There is no evidence they have watched The Hangover trilogy. If you ask anyone, right now, what are the funniest movies of all time, every single person would answer “The Hangover trilogy” without hesitation. And yet we can find not a single shred of evidence that Jupiter, Saturn, or any of their cousins have ever seen it. What are we to make of this information? Could it be that the planets don’t have a sense of humor, or that they don’t appreciate fine art? Or do they just not have an adequate streaming service? They also don’t have eyes, but only maybe 30% of the jokes in The Hangover trilogy are visual, so we shouldn’t make any assumptions. Also their eyes might be very tiny and thus invisible to our telescopes. Conclusion: Planets aren’t funny, and are possibly blind.

do planets have feelings
Author’s rendering of the solar system.

Thanks to our inquisitiveness, and the power of deductive reasoning, we now know that the planets almost certainly have feelings, but are very private about them. They don’t want to share their joy, but they also don’t want to burden us with their self-doubt and probable blindness. Colonization may begin in earnest.

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  1. We have to think about what Pluto might felt, when scientists categorised it as a minor-planet back in 2006. It must be still really sad about it even now, though…

  2. I can’t bring myself to mess about with any of the other inner-belt planets. Mercury is so flighty. If we go to Venus, we’re pretty much bound to get screwed. Mars just seems like not my kind of planet.

    Jupiter has an eye, but the eye always seems blood-shot. He either has a drinking problem , or else he’s a heuristically programmed algorithmic planet. In either case, I say we avoid the guy like the plague. In the latter case, he may well be hell-bent on destroying us. In the former case, we have to face the possibility that he could be an angry drunk. He’s also a bit of a racist, since he demands white sacrifices only.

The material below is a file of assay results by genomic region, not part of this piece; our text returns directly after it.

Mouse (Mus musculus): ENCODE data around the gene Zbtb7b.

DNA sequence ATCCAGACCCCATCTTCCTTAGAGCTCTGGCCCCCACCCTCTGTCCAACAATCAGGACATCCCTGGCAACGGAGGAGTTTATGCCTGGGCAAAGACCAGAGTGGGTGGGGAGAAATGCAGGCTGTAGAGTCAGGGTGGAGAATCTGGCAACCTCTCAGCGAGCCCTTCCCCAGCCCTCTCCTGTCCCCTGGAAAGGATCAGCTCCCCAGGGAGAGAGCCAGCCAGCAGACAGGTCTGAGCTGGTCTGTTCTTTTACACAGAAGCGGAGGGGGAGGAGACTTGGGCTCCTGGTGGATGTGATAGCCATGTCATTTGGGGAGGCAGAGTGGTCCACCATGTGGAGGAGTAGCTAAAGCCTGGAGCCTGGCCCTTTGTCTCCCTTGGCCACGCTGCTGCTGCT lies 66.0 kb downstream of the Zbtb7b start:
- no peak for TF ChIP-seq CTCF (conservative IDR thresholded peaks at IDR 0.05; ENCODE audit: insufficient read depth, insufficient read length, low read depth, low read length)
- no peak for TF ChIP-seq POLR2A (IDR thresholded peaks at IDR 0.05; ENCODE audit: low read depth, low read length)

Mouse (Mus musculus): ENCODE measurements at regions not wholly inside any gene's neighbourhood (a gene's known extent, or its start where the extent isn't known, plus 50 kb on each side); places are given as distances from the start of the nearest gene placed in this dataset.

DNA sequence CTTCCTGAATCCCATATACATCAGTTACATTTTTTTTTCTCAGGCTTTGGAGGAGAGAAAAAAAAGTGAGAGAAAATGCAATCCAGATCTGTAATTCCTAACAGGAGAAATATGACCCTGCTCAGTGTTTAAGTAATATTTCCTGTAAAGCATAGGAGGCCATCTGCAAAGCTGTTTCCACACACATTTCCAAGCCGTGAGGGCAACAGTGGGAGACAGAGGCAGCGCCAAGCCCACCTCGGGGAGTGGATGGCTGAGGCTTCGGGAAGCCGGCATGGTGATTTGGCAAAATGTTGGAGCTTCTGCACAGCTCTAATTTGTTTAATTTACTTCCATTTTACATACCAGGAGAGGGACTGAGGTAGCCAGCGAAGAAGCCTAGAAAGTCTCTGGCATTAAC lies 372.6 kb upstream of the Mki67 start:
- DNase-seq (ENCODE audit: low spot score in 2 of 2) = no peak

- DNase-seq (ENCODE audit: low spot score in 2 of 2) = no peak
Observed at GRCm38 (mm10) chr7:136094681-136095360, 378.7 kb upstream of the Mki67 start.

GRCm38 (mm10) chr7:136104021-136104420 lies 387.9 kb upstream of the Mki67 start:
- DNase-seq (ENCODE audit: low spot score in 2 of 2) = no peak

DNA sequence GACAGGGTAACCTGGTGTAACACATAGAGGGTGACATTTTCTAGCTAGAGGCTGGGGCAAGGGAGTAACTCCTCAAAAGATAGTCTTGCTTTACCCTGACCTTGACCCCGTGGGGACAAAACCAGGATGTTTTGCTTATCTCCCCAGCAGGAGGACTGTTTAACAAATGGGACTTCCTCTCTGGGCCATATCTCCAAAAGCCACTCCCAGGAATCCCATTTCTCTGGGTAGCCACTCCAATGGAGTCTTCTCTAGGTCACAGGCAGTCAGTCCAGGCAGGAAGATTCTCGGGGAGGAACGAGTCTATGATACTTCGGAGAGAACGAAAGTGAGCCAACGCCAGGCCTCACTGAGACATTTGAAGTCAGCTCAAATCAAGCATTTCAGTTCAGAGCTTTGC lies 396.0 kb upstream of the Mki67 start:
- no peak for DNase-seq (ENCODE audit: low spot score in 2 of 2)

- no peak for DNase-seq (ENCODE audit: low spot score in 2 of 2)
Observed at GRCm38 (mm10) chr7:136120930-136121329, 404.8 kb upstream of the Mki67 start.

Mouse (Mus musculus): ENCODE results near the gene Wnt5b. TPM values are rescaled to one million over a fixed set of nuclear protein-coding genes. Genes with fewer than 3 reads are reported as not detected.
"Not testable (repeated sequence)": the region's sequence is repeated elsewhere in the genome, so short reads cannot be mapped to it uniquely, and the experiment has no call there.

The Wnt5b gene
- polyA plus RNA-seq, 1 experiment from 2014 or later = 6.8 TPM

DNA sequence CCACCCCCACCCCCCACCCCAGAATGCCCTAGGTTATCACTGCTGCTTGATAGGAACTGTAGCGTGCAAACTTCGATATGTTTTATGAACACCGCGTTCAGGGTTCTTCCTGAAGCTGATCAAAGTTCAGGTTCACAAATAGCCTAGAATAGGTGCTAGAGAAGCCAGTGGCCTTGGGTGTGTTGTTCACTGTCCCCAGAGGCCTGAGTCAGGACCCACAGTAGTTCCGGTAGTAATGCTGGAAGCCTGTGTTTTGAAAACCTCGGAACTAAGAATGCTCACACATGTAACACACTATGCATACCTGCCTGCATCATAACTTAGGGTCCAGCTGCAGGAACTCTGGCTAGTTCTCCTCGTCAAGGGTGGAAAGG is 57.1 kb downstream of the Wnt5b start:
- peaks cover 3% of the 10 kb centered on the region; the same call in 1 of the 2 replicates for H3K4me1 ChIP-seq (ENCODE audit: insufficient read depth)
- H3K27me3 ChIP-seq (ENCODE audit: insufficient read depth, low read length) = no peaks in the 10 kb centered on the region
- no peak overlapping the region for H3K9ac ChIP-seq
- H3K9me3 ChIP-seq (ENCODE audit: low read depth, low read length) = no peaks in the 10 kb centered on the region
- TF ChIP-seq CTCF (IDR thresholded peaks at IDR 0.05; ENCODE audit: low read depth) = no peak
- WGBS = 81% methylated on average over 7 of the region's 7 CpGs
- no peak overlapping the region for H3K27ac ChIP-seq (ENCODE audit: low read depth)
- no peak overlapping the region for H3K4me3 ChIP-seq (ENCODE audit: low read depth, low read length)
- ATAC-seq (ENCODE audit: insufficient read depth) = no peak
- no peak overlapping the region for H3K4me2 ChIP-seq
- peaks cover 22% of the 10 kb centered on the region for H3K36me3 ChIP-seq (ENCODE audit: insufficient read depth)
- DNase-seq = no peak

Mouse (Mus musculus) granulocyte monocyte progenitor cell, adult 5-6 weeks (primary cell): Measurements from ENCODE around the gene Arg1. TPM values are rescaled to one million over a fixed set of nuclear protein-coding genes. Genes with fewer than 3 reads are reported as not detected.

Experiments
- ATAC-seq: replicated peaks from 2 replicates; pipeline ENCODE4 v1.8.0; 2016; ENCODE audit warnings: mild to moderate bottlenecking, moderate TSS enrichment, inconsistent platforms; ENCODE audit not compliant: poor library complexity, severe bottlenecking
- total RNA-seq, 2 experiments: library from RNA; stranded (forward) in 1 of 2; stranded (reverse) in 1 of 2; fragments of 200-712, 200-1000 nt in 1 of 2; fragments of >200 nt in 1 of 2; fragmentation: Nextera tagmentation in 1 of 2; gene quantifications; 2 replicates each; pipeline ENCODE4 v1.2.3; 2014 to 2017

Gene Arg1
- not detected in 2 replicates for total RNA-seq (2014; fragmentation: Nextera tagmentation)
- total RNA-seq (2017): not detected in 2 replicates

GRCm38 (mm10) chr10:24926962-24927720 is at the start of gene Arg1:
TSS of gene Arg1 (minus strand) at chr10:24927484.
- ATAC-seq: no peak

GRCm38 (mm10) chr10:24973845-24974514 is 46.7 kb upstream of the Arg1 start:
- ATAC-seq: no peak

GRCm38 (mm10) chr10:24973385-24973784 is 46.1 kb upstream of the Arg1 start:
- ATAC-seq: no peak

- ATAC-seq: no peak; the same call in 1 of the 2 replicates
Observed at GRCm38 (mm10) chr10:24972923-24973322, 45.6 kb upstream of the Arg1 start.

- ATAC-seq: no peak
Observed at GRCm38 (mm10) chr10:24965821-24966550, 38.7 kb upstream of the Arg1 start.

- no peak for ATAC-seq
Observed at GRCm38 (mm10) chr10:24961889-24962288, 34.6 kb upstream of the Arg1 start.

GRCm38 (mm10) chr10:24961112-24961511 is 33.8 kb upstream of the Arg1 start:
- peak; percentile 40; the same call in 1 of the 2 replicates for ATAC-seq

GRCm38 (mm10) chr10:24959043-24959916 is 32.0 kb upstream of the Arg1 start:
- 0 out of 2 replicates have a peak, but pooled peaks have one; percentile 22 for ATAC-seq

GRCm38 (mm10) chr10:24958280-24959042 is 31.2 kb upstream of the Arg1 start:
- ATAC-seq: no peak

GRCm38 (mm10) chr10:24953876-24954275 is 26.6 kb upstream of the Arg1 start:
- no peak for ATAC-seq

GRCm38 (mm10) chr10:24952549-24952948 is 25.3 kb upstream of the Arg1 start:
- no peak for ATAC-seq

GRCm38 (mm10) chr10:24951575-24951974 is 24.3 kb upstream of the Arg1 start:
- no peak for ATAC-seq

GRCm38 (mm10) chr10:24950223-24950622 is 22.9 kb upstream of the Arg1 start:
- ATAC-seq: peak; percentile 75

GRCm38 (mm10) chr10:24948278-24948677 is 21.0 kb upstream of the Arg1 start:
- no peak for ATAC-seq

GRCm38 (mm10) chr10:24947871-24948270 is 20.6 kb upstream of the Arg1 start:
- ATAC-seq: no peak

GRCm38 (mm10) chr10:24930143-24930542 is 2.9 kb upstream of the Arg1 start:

Saturn? Well, let’s just say it’s pretty obvious where Jupiter got his drinking problem from. Since he’s not much recognized for his self-moderation, it’s pretty obvious where that middle-aged spread comes from.

    Uranus has always struck me as a bit testy, ironically. Neptune always seems pretty blue, so I think we’d best avoid him, too. Nobody likes a Debbie Downer. Pluto…well, I imagine Pluto’s got some pretty serious self-esteem issues, and he strikes me as a bit cold.

  3. I don’t know about the planets individually but I know Solar Systems have feelings. For instance, Kepler-90 is all arrogant and shit since it’s the new kid on the block. And Trappist-1… don’t even get me started. Totally impotent. Our Solar System seems like it is just complacent, almost to a fault. And you know what? That attitude is going to bite us in the ass one day.

  4. I think we are responsible for the planets feelings and mood swings. Everything alive has feelings and when combined, creates the planets ‘personality’. We all share the fate.
    I like to imagine planets communicate. Isn’t the Milky Way family Planning to party with Andromeda? It’s happening very slowly from our perspective, but if a year is like a day to our planet, then it makes sense. Forgive my mathematical ignorance, I’m a dreamer not an academic.